What Happens When a Fraudulent Tax Return Is Filed?
The IRS has implemented programs and policies to combat identity theft
We all know that we’re supposed to protect our Social Security numbers (SSNs) at all cost. Don’t carry your card in your wallet or give the number to anyone who doesn’t have a valid reason for requesting it. Identity thieves can wreck all kinds of havoc with that simple nine-digit number, from taking out loans in your name to, yes, filing a fraudulent tax return using your identity.
Tax-related identity theft usually occurs because someone is trying to collect a tax refund you’re entitled to before you file your return and ask for it. Fraudsters tend to file immediately, as soon as the IRS officially opens its doors to begin processing returns for the year. The idea is to beat you to the punch. The thief will have that refund in hand—or spent—long before you get around to firing up your tax preparation software.
How Do You Know If You’re a Victim?
Taxpayers are often tipped off that returns have already filed using their SSNs when they attempt to e-file, only to be informed that they’ve already submitted a return. This isn’t something you’re likely to forget doing, so it’s a real red flag.
But sometimes the IRS simply picks up on a suspicious oddity in a return filed in your name. This is the best-case scenario, because the IRS won’t send out any refunds until the matter has been cleared up. The IRS will also catch the problem if you mail your return the good, old-fashioned way rather than e-file, but it already has a current tax return on file for you.
The IRS will send you a notice if it detects a problem, either a “Letter 5071C” or “Letter 4883C,” depending on why a flag popped up. It will ask you to confirm your identity and tell you how to do so. Otherwise, if your e-filed return was rejected, it's up to you to let the IRS know.
What to Do? File Form 14039
You’ll have to file a paper return if you attempted to e-file only to have your return rejected because the IRS already has one under your SSN. Include , the Identity Theft Affidavit, with your return.
Don’t submit the form unless your e-filed return was rejected or you received notice from the IRS telling you to do so—one of those 5071C or 4883C letters.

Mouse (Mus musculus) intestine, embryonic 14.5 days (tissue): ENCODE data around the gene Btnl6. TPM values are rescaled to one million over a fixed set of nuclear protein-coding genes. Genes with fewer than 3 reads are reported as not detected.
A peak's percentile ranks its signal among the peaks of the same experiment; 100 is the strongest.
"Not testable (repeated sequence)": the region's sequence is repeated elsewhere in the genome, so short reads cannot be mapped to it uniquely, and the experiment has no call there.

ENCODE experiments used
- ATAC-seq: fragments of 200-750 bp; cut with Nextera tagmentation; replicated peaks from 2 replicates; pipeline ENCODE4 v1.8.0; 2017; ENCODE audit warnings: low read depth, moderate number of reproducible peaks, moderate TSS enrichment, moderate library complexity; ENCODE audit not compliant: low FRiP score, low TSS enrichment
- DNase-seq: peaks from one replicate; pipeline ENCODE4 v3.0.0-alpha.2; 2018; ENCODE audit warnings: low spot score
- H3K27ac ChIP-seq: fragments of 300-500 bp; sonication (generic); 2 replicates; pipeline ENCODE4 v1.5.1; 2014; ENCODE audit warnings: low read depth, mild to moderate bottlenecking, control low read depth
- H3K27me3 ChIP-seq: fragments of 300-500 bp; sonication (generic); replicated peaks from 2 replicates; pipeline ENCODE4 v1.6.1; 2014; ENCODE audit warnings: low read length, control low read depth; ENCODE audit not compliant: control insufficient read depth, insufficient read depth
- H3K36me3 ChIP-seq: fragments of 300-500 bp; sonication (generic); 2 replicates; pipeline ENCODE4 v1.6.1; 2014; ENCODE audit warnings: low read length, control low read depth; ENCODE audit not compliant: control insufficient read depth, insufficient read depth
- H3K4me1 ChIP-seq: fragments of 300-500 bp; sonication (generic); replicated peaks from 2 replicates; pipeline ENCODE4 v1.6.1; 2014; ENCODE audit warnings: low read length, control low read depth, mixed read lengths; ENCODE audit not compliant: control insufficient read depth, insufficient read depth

You can complete Form 14039 online, then print it out and mail it along with a copy of your Social Security card and your driver’s license, military ID, or U.S. passport. Another ID card issued by a government entity is acceptable as well. Given the nature of the problem, you might want to do this by certified mail, return receipt requested, so you're sure this information hasn't somehow fallen into the wrong hands.
If you're responding to a letter from the IRS, it should tell you where to mail all these documents. Otherwise, if your e-filed return was rejected, send the Form 14039 and other paperwork to the IRS at P.O. Box 9039, Andover, MA 01810-0939.
You can contact the at 800-908-4490 if you have any questions or need guidance. The IRS has implemented this program to help taxpayers with identity theft situations.
Confirm Your Identity
The IRS notice might also ask you to confirm your identity. You can do this online at the offered by the IRS.
Make sure you have a prior year’s tax return at your fingertips because, after all, the object is to ensure that you really are who you say you are. You’ll need information from that return in order to confirm this. You'll also be asked for your date of birth and SSN.
What Happens Next?
The IRS will acknowledge receipt of your Form 14039 if you sent one, and it will turn the matter over to its Identity Theft Victim Assistance Program (IDTVA) to investigate the matter. You should receive notification that this has been done, then of the eventual outcome in about six months.
Otherwise, if you've been asked to confirm your identity, you can then tell the IRS that you didn’t file the iffy return in question. The appropriate number to call should appear on your notice. They’ll pluck the return out of their system—no refund will be sent to the identity thief.
The IRS will also tag you in its system as an identity theft victim or potential victim. This is intended to divert other similar attacks in the future.
Finally, you’ll hear from the IRS one last time after all is said and done and the situation has been rectified. You’ll be offered the opportunity to sign up for a Federal Identity Protection PIN or “IP PIN.” If you accept, you’ll use these six numbers to identify yourself when you e-file future tax returns.
If you decide you don’t want an IP PIN, you’ll have to submit paper tax returns for the rest of your life. Although you’ll be issued new digits annually, you must use the pin to e-file all your future returns.
Protect Yourself Against Further Scams
Remember that the IRS will never email you or call you about a problem unless you’ve already been in touch with them about an issue. Delete any suspicious emails unopened. Don’t answer your phone or return any calls with an IRS caller ID if you're not expecting communication from them.
Report online and email incidents to the IRS at email@example.com. Call 800-366-4484 for other types of contact, such as by phone.
Don’t neglect to check with your state’s revenue department as well if you’re a victim of federal tax ID fraud. It’s possible that the thief didn’t stop with your federal tax identity.
Let your local police know what’s happened if you’ve been targeted as a victim. Make it a matter of official public record. And keep in mind that if a thief has your SSN, he might not stop at using it to file a fraudulent tax return. Reach out to your financial institutions, the “big three” credit reporting agencies, and the as well.
You can reach the credit agencies either online or by phone at:
- Equifax: Equifax.com, 800-525-6285
- Experian: Experian.com, 888-397-3742
- TransUnion: TransUnion.com, 800-680-7289